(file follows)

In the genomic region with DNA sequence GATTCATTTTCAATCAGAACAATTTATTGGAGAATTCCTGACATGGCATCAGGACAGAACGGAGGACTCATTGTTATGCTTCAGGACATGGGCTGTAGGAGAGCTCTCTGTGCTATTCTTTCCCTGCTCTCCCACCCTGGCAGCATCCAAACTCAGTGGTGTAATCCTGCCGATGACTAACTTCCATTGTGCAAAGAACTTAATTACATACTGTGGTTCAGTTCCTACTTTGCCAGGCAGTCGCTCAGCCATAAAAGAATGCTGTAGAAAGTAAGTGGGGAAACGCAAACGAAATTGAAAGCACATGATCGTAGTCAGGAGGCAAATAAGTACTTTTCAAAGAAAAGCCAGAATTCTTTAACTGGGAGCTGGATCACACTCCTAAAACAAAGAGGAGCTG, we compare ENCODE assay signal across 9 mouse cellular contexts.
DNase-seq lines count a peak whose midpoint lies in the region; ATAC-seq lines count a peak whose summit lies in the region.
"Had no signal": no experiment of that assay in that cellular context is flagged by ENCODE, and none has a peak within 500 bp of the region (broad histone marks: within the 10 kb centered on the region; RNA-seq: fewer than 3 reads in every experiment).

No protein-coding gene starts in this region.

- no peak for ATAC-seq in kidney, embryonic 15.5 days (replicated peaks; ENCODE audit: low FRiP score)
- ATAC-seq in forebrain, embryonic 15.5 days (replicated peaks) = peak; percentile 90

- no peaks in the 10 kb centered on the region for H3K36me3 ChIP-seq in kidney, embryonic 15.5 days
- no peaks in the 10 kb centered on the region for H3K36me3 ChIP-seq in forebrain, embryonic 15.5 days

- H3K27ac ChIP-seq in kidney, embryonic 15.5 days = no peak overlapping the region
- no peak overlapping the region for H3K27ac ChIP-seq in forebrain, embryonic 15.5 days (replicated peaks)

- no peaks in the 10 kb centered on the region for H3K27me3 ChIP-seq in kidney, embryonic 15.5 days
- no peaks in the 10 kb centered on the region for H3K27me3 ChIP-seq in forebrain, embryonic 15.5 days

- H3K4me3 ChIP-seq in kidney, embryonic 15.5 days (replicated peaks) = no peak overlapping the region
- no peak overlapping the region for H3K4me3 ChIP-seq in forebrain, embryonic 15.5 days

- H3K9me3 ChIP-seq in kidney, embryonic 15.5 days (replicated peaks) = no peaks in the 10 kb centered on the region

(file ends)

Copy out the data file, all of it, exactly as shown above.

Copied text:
In the genomic region with DNA sequence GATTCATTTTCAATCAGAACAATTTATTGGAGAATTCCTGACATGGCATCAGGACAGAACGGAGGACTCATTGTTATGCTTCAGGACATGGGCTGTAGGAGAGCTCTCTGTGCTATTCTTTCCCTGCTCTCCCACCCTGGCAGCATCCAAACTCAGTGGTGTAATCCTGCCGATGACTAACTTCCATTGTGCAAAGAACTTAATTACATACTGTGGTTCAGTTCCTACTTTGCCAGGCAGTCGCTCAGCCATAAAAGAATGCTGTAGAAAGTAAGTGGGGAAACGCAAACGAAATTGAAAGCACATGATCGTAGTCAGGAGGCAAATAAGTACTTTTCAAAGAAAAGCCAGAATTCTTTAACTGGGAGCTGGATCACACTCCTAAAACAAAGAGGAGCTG, we compare ENCODE assay signal across 9 mouse cellular contexts.
DNase-seq lines count a peak whose midpoint lies in the region; ATAC-seq lines count a peak whose summit lies in the region.
"Had no signal": no experiment of that assay in that cellular context is flagged by ENCODE, and none has a peak within 500 bp of the region (broad histone marks: within the 10 kb centered on the region; RNA-seq: fewer than 3 reads in every experiment).

No protein-coding gene starts in this region.

- no peak for ATAC-seq in kidney, embryonic 15.5 days (replicated peaks; ENCODE audit: low FRiP score)
- ATAC-seq in forebrain, embryonic 15.5 days (replicated peaks) = peak; percentile 90

- no peaks in the 10 kb centered on the region for H3K36me3 ChIP-seq in kidney, embryonic 15.5 days
- no peaks in the 10 kb centered on the region for H3K36me3 ChIP-seq in forebrain, embryonic 15.5 days

- H3K27ac ChIP-seq in kidney, embryonic 15.5 days = no peak overlapping the region
- no peak overlapping the region for H3K27ac ChIP-seq in forebrain, embryonic 15.5 days (replicated peaks)

- no peaks in the 10 kb centered on the region for H3K27me3 ChIP-seq in kidney, embryonic 15.5 days
- no peaks in the 10 kb centered on the region for H3K27me3 ChIP-seq in forebrain, embryonic 15.5 days

- H3K4me3 ChIP-seq in kidney, embryonic 15.5 days (replicated peaks) = no peak overlapping the region
- no peak overlapping the region for H3K4me3 ChIP-seq in forebrain, embryonic 15.5 days

- H3K9me3 ChIP-seq in kidney, embryonic 15.5 days (replicated peaks) = no peaks in the 10 kb centered on the region